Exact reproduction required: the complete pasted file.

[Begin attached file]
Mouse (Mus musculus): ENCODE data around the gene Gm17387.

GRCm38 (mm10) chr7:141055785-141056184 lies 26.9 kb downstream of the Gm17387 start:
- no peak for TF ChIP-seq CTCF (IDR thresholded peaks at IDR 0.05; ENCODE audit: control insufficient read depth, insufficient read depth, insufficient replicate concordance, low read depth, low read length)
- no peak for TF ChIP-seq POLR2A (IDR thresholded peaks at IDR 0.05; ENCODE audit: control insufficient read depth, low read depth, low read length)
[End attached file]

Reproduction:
Mouse (Mus musculus): ENCODE data around the gene Gm17387.

GRCm38 (mm10) chr7:141055785-141056184 lies 26.9 kb downstream of the Gm17387 start:
- no peak for TF ChIP-seq CTCF (IDR thresholded peaks at IDR 0.05; ENCODE audit: control insufficient read depth, insufficient read depth, insufficient replicate concordance, low read depth, low read length)
- no peak for TF ChIP-seq POLR2A (IDR thresholded peaks at IDR 0.05; ENCODE audit: control insufficient read depth, low read depth, low read length)